Elia Caliendo: final jacket

Posted on June 14th, by Simon Crompton in Atelier, Bespoken. 1 Comment

This is the final jacket from a commission with Sartoria Caliendo in Naples, reported at various stages here in The Rake. As with most beautiful examples of Neapolitan tailoring, it deserves a little dallying over the details. I start with a picture of the outbreast pocket for a reason. During the commissioning process, there was a rather enjoyable 10 minutes when I tried to explain to Elia Caliendo, the young head cutter at the house, the meaning of the English word ‘cute’.

Picking up the final jacket

Elia’s normal style for a jacket such as this, you see, would be to have patched hip pockets (if only so there is no need for a pocket bag on the inside and the lining can therefore be that much slimmer) – but a welted outbreast pocket. I explained that I wanted a patch pocket because I loved the shape of the Neapolitan patches. They have so much more subtle style and swerve, such insouciant bounce, compared to their rather practical, square and hunting-related cousins in the UK.

The patch outbreast pocket is the perfect distillation of that style. Reduced in size and slapped on the top of the jacket like a badge, it shows off all the best of Neapolitan style in miniature detail. It is small – you can barely get a handkerchief in it, certainly not a full-sized linen one. And it is cute. “What is ‘cute’?” asked Elia. “Small, petite, attractive, appealing; your baby is cute, kittens are cute,” I stumbled in reply, making my best use of Neapolitan hand gestures. Elia was nonplussed.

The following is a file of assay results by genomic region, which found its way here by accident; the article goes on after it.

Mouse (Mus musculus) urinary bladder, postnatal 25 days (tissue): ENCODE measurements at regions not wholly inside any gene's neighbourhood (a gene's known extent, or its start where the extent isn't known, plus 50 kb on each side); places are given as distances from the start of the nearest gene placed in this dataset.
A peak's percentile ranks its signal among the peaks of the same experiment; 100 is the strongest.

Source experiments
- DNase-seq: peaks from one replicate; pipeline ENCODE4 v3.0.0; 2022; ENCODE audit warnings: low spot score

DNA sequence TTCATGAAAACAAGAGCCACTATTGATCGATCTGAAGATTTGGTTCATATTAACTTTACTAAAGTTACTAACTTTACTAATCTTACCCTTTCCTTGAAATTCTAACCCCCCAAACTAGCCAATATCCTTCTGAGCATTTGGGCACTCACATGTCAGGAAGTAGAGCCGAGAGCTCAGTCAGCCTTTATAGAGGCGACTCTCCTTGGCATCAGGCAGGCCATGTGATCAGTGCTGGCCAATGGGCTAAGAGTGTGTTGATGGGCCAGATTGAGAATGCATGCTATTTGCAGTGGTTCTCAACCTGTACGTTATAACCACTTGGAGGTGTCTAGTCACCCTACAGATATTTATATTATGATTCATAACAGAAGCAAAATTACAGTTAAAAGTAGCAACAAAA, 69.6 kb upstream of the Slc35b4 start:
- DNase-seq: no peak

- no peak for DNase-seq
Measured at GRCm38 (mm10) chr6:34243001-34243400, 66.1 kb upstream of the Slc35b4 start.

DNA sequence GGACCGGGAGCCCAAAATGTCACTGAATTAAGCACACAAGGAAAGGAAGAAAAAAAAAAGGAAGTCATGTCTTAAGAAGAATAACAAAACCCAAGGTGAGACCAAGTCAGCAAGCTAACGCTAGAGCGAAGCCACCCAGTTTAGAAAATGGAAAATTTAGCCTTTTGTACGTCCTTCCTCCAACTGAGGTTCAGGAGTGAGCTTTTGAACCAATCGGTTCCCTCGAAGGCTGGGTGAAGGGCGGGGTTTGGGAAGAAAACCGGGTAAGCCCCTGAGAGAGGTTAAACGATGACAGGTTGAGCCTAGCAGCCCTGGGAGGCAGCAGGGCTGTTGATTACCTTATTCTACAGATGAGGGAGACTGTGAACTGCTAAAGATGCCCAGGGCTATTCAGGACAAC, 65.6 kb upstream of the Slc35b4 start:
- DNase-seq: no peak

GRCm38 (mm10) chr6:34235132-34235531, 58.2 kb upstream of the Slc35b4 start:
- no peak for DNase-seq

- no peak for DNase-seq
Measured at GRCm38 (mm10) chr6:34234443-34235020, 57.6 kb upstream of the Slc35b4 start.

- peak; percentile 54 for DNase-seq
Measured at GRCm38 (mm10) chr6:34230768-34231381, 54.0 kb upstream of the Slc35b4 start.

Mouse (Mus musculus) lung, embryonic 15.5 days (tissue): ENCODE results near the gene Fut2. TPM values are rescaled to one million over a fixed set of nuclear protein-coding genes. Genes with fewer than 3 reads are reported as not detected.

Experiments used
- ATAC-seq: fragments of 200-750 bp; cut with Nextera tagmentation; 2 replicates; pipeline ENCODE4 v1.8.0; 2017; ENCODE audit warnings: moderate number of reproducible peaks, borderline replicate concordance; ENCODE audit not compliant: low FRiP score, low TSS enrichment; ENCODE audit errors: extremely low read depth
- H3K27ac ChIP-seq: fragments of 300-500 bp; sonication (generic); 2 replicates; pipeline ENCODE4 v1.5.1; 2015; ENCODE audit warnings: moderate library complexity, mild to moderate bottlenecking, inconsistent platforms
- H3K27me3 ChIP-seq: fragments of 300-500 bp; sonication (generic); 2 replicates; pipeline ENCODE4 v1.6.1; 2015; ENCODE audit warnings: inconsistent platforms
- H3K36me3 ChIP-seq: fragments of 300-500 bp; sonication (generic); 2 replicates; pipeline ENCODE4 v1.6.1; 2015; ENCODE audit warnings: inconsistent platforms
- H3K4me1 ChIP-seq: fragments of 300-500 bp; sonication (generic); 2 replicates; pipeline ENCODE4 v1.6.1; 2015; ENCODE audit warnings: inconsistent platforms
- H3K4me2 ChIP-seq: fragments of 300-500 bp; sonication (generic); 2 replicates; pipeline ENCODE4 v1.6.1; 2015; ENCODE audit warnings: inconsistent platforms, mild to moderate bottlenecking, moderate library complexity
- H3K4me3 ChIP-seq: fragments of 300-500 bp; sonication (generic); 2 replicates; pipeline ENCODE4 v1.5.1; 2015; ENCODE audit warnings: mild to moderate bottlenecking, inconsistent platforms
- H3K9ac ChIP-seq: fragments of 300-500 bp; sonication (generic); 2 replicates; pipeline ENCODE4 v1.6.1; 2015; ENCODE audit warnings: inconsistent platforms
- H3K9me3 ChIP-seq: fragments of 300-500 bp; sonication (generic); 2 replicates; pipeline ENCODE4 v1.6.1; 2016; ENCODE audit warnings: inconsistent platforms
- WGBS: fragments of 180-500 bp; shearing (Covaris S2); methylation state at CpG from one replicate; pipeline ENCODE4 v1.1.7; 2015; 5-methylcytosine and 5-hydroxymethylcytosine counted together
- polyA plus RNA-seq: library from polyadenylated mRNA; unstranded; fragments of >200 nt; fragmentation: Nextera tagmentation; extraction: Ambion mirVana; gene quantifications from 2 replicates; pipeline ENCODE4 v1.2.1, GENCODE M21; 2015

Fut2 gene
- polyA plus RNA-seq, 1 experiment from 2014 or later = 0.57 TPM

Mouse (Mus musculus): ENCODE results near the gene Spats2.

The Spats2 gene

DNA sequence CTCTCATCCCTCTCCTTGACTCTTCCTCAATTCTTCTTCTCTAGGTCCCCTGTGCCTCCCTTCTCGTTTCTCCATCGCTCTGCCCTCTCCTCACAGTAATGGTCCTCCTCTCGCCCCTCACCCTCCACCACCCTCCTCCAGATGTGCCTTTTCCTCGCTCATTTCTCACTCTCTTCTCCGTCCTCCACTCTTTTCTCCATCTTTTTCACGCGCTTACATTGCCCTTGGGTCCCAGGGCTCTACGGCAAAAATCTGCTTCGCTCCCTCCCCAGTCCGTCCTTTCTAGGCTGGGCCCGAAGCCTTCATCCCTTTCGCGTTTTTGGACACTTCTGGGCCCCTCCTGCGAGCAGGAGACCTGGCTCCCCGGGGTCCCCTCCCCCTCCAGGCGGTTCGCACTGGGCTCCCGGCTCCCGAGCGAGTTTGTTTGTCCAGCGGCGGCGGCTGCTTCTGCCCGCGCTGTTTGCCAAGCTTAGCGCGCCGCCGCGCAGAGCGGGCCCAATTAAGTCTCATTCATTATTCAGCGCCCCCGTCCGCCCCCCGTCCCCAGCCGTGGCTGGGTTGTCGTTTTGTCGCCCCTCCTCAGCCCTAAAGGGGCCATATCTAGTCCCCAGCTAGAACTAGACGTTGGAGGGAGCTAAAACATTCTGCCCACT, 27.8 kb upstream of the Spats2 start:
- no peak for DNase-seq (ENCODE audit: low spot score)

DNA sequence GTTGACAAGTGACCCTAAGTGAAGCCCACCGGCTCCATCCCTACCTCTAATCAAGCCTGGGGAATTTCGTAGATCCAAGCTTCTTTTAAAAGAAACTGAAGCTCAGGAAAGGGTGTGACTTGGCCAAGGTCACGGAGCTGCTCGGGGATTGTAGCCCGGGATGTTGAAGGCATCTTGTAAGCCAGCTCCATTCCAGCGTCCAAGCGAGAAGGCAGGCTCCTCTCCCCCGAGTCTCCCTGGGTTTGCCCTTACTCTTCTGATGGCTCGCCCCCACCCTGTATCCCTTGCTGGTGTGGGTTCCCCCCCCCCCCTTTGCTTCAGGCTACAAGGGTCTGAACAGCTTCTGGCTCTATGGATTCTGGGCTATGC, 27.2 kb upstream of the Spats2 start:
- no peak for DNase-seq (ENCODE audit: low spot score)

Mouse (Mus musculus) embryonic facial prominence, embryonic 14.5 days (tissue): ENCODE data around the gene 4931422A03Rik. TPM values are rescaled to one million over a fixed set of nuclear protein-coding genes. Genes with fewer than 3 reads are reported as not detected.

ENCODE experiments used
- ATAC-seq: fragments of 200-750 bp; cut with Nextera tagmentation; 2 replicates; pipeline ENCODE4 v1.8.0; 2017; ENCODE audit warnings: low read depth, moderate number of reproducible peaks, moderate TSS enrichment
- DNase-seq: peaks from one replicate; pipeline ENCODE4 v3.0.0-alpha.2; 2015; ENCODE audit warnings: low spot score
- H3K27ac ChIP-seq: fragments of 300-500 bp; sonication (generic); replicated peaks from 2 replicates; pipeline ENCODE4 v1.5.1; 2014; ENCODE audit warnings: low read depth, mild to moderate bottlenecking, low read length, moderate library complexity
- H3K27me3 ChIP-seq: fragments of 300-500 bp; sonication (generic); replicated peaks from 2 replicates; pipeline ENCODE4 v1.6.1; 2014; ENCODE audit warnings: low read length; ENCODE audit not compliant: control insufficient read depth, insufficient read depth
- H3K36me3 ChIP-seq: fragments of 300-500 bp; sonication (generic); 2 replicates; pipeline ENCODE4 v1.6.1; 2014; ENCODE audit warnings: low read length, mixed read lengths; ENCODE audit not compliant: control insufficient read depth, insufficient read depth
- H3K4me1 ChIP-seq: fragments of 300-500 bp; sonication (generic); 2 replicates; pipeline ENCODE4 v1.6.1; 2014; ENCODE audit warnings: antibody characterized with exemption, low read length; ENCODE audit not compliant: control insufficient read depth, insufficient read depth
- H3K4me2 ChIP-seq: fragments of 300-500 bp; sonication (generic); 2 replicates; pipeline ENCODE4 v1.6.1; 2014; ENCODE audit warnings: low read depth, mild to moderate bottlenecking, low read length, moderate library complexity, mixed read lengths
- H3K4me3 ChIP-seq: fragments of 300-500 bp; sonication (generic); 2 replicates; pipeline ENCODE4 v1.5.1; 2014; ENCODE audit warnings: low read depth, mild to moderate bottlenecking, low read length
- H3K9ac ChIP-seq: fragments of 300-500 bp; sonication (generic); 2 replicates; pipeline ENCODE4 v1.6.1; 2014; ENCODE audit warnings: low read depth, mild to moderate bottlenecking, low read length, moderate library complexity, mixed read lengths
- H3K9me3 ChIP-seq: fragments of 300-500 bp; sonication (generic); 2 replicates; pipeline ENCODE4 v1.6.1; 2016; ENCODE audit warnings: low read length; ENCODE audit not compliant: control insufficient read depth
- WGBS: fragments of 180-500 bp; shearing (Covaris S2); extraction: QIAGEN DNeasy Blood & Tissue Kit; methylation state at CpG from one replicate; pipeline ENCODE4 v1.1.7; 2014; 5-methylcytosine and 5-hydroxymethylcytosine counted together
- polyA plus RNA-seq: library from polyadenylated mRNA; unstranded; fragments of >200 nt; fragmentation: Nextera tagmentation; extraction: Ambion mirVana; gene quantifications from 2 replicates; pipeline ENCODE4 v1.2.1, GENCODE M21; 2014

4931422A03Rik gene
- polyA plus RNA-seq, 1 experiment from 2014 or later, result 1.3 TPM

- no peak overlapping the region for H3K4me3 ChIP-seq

But back in London last month, to deliver the jacket, Elia turned to me triumphantly: “I looked it up in an English-Italian dictionary, now I understand,” he said. “It is how I will describe it in future.” Perhaps it will become known generically as a cute pocket among English customers of Neapolitan tailoring. Or perhaps not.

Elsewhere, it is worth pointing out the single cuff button – typical on an odd jacket for Elia – and the polished horn used for those buttons. So many English tailors say they prefer unpolished horn because it doesn’t look ready-to-wear; with something of this variegation, I think it’s rather a shame not to polish it up. Also note the double stitching around all the edges of the jacket. Unsure of this at first, I like it on a summer sports jacket such as this. Perhaps not on a navy business suit, and certainly not in contrast stitching, but here it is a subtle pick-me-up to the finely worked edges.

A beautiful piece of work.

One thought on “Elia Caliendo: final jacket

  1. Pingback: Sartoria Caliendo | Sharp and Cuffed

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